Jump to content
Sign in to follow this  
HuskerFlex

Beet-ethanol plant in ND a go for fall '12!

Recommended Posts

http://www.ethanolproducer.com/articles/8637/energae-signs-purchase-agreement-for-alchem-investors-sought

 

Energae signs purchase agreement for Alchem, investors sought

 

A corn ethanol plant that has been idle since October 2007 and was sold at auction in the fall of 2010 is now being reinvented as a 10 MMgy sugar beet-to-ethanol production facility. Energae LP, a Clear Lake, Iowa, energy investment group, has announced it signed a purchase agreement and is now working to find sugar beet farmers to supply the plant with feedstock...

 

...The group hopes to begin producing ethanol this fall, in time for sugar beet harvest. Letters will be sent out to sugar beet growers in a 50-mile radius of the plant and meetings are planned at the site next week. Grafton is located about 50 miles south of the Canadian border in an area known for sugar beet production, according to an American Sugar Alliance map of sugar beet production.

 

Sugar beet farmers in that area are already supplying sugar beets to American Crystal Sugar Co., which operates five sugar beet processing plants within 20 to 100 miles of Grafton and produces sugar for human consumption. Energae will be asking producers to commit to producing a certain amount of acres of sugar beets for the ethanol plant. “We don’t feel it will be difficult because we have talked to quite a few,” he told EPM. “We’re not asking for a lot of acres, we just need a certain amount of tons to produce the 10 million gallons a year.” He declined to give a specific number...

 

...Energae also operates Permeate Refining in Hopkinton, Iowa. That 5 MMgy plant produces ethanol from mainly corn and wheat starch, but it can also utilize other feedstocks such as corn syrup, cheese byproduct whey and paper products, he said. Both plants were designed by the same company in Germany.

 

The Grafton plant will sell sugar beet pulp leftover at the end of fermentation process as a livestock feed. “It’s different than the waste product that the sugar beets put out because we put some additives to it to make it valuable to the cattle growers,” he said.

 

Other developers are looking into energy beets for ethanol production, including Green Vision Group, which wants to build dedicated energy beet ethanol plants in North Dakota. Energae is targeting sugar beets because they are already being grown in the area around the former Alchem plant, Krause said, adding that energy beets are still a possibility down the road. “We’d sure take a look at it,” he said.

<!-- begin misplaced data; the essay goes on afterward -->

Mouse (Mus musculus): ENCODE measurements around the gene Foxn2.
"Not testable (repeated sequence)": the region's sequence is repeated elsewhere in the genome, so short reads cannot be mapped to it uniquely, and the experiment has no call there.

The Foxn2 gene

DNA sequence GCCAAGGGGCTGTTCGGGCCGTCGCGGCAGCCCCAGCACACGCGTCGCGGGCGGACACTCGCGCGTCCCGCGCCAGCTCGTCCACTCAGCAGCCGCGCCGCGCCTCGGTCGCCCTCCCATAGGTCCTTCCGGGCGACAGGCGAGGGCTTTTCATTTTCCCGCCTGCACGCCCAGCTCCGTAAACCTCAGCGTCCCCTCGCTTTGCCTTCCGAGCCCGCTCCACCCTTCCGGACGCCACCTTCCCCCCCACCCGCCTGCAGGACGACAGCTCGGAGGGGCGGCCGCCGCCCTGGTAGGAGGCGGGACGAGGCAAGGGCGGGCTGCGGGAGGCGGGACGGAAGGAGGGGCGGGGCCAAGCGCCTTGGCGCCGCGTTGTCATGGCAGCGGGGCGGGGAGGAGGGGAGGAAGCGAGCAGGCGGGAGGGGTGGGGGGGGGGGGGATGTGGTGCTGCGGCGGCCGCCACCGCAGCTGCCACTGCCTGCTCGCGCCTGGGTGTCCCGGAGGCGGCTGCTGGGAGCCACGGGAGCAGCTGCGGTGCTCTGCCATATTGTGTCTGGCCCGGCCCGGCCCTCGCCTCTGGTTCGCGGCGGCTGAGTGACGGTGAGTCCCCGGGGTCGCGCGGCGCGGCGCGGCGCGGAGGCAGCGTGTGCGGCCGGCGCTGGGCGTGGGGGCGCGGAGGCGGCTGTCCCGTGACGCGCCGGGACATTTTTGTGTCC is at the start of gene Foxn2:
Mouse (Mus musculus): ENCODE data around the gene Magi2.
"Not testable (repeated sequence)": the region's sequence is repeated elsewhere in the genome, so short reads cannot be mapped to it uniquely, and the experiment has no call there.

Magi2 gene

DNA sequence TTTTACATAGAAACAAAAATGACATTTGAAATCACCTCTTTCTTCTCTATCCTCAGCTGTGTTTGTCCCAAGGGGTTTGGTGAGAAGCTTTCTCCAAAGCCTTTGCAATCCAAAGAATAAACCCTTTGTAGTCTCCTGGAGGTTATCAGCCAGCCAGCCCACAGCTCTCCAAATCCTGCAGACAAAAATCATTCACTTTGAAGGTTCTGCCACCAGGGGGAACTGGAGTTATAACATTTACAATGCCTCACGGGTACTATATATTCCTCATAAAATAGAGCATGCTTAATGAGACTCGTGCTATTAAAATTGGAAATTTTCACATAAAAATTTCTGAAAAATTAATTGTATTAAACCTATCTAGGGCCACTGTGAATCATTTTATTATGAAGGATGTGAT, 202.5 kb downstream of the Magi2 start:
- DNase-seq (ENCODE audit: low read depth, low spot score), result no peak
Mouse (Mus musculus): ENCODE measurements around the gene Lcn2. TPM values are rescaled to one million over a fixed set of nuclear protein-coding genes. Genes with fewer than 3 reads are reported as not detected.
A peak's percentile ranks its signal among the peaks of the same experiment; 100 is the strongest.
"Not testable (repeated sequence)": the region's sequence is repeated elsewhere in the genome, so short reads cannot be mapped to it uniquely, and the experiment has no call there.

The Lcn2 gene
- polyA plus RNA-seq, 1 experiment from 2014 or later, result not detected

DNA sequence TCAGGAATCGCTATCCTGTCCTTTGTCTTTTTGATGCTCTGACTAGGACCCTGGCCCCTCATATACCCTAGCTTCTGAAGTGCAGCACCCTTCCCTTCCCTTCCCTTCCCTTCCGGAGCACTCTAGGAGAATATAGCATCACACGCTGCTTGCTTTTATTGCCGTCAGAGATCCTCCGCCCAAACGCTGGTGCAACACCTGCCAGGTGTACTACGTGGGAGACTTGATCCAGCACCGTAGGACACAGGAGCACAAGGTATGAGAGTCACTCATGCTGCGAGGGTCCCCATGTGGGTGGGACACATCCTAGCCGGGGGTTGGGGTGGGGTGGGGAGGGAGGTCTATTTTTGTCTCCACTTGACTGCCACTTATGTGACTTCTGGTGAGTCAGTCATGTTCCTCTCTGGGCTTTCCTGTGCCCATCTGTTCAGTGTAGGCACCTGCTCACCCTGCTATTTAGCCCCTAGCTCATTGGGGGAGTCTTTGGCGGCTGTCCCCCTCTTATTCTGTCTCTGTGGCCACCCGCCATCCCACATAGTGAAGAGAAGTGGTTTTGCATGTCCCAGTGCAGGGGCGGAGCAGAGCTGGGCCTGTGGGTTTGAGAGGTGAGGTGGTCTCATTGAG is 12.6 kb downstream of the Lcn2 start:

**********************************************************

 

cellulose/msw ethanol plants scattered across the map from corner to corner of the continent. Gas prices sky high, and widely predicted to only climb from here... and now OTHER new non-corn feedstocks.

 

Bring on the BLENDER PUMPS! ;D

Share this post


Link to post
Share on other sites

I've often wondered that... if you took the various co-products from various biofuel feedstocks, (all of which are quality feeds) and built a large feed mill to process them, you could probably make a very high quality feed ration that would be worth MUCH more, and be of MUCH higher feed value then any of the individual co-products.  Would be a great "value added" spin off job from the ethanol industry...

 

Corn DDGS

Beet Pulp

Soymeal

Algea Meal (when that comes on line to process the CO2 from ethanol)...

 

add these together with some other trace ingredients to meed the nutritional targets...

Share this post


Link to post
Share on other sites

the cool thing with the beet-ethanol concept... is that when they get it up and going, it will REALLY take off.  They have developed "energy beets" that are basically grown the same way, but produce more "sugars" for ethanol then a standard "table sugar beet", and can be grown on many more types of soils, with much different climates... so you'll see them grown in areas outside of typical sugar beet regions (red river valley, N. Wisconsin, Michigan ...)

Share this post


Link to post
Share on other sites

 

It will be interesting to see how beets figure into crop rotation schemes, as well.

 

Would some of the corn operations  pick up beets to smooth out market price swings, etc??

 

 

Share this post


Link to post
Share on other sites

Most corn plants are 55-110 mgy capasity (many larger)

 

These are more in the 10-30mgy size...  I could see adding this to an existing corn plant, and cutting their corn usage... so using 2 feedstocks... so less dependent on simply one feedstock.

Share this post


Link to post
Share on other sites

they have to know something we don't...  I'd think that in the last 6 years they must have made some developments.

 

I rember reading that they found that it was "possible" but was not profitable at "current market and technological conditions"...

 

I hope that they are not counting $5 gas to make this profitable.

Share this post


Link to post
Share on other sites

Join the conversation

You can post now and register later. If you have an account, sign in now to post with your account.

Guest
Reply to this topic...

×   Pasted as rich text.   Paste as plain text instead

  Only 75 emoji are allowed.

×   Your link has been automatically embedded.   Display as a link instead

×   Your previous content has been restored.   Clear editor

×   You cannot paste images directly. Upload or insert images from URL.

Loading...
Sign in to follow this  

×
×
  • Create New...